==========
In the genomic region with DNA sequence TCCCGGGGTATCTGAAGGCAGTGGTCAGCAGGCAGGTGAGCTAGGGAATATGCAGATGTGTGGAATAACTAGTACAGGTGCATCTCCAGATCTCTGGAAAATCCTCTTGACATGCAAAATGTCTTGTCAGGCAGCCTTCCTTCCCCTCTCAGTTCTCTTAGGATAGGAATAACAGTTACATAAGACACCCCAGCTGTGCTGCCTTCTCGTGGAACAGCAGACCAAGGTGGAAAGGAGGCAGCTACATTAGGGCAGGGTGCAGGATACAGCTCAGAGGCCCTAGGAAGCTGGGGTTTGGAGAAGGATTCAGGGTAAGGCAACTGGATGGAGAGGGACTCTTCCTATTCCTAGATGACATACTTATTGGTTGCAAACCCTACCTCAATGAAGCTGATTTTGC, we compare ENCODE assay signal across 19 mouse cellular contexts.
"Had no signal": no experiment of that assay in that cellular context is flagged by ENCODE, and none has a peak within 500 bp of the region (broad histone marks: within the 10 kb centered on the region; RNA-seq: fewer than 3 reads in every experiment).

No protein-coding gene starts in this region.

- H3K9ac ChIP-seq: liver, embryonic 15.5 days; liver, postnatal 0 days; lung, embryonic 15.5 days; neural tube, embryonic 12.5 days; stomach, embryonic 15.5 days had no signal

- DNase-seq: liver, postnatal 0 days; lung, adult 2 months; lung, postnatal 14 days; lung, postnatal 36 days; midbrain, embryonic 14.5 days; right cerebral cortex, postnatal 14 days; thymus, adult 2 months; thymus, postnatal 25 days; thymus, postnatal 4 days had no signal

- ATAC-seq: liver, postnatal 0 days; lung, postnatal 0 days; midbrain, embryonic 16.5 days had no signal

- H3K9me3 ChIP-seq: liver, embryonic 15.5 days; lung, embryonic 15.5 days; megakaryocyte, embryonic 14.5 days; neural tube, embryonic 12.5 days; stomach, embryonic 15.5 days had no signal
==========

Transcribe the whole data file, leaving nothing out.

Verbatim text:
In the genomic region with DNA sequence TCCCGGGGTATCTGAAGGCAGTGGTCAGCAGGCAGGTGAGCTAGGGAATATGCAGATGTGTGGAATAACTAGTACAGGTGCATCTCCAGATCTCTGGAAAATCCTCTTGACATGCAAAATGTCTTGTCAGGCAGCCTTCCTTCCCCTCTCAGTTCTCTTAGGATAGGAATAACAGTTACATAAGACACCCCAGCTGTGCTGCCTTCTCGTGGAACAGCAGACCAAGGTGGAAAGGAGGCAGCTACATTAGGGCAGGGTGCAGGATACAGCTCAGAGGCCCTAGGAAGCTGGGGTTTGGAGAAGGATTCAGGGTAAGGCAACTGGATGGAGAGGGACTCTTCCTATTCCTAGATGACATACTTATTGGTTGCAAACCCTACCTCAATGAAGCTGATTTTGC, we compare ENCODE assay signal across 19 mouse cellular contexts.
"Had no signal": no experiment of that assay in that cellular context is flagged by ENCODE, and none has a peak within 500 bp of the region (broad histone marks: within the 10 kb centered on the region; RNA-seq: fewer than 3 reads in every experiment).

No protein-coding gene starts in this region.

- H3K9ac ChIP-seq: liver, embryonic 15.5 days; liver, postnatal 0 days; lung, embryonic 15.5 days; neural tube, embryonic 12.5 days; stomach, embryonic 15.5 days had no signal

- DNase-seq: liver, postnatal 0 days; lung, adult 2 months; lung, postnatal 14 days; lung, postnatal 36 days; midbrain, embryonic 14.5 days; right cerebral cortex, postnatal 14 days; thymus, adult 2 months; thymus, postnatal 25 days; thymus, postnatal 4 days had no signal

- ATAC-seq: liver, postnatal 0 days; lung, postnatal 0 days; midbrain, embryonic 16.5 days had no signal

- H3K9me3 ChIP-seq: liver, embryonic 15.5 days; lung, embryonic 15.5 days; megakaryocyte, embryonic 14.5 days; neural tube, embryonic 12.5 days; stomach, embryonic 15.5 days had no signal